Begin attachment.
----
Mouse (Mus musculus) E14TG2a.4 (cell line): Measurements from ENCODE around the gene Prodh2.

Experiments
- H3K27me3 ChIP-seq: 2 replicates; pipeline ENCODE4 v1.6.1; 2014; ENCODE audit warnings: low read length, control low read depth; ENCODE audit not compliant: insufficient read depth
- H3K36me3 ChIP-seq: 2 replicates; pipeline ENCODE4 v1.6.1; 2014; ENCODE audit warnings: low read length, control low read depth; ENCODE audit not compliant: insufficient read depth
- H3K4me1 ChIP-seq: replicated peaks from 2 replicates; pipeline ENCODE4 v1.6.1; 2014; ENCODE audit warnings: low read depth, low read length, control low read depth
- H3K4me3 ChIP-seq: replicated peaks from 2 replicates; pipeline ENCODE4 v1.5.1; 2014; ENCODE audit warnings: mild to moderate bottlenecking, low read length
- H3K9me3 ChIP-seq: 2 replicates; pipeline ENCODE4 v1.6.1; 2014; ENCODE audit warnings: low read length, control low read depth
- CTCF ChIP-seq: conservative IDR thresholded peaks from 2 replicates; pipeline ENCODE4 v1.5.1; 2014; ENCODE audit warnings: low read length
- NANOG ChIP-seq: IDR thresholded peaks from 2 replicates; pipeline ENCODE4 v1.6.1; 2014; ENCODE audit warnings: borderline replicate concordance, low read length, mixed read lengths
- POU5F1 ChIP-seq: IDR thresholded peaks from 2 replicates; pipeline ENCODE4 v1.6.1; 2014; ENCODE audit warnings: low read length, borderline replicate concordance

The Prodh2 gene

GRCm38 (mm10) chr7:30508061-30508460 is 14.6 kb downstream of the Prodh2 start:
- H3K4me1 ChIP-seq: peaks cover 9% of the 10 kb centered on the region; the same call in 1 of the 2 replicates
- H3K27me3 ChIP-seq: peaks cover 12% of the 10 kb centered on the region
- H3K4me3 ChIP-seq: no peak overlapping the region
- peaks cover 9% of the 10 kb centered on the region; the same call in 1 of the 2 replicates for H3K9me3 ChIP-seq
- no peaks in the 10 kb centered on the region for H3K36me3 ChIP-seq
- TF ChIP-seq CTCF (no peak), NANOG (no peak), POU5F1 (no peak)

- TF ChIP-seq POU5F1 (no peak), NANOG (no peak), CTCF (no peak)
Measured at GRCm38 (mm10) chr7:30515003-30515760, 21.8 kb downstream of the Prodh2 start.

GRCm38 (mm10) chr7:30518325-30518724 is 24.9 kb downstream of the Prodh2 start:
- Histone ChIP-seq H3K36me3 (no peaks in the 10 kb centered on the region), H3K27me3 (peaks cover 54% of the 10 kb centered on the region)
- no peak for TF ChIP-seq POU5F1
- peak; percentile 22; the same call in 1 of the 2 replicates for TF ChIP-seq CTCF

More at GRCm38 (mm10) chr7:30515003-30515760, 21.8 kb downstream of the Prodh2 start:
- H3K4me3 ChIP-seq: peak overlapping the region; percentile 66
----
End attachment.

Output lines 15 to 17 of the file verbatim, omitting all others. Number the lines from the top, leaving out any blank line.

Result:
- H3K4me3 ChIP-seq: no peak overlapping the region
- peaks cover 9% of the 10 kb centered on the region; the same call in 1 of the 2 replicates for H3K9me3 ChIP-seq
- no peaks in the 10 kb centered on the region for H3K36me3 ChIP-seq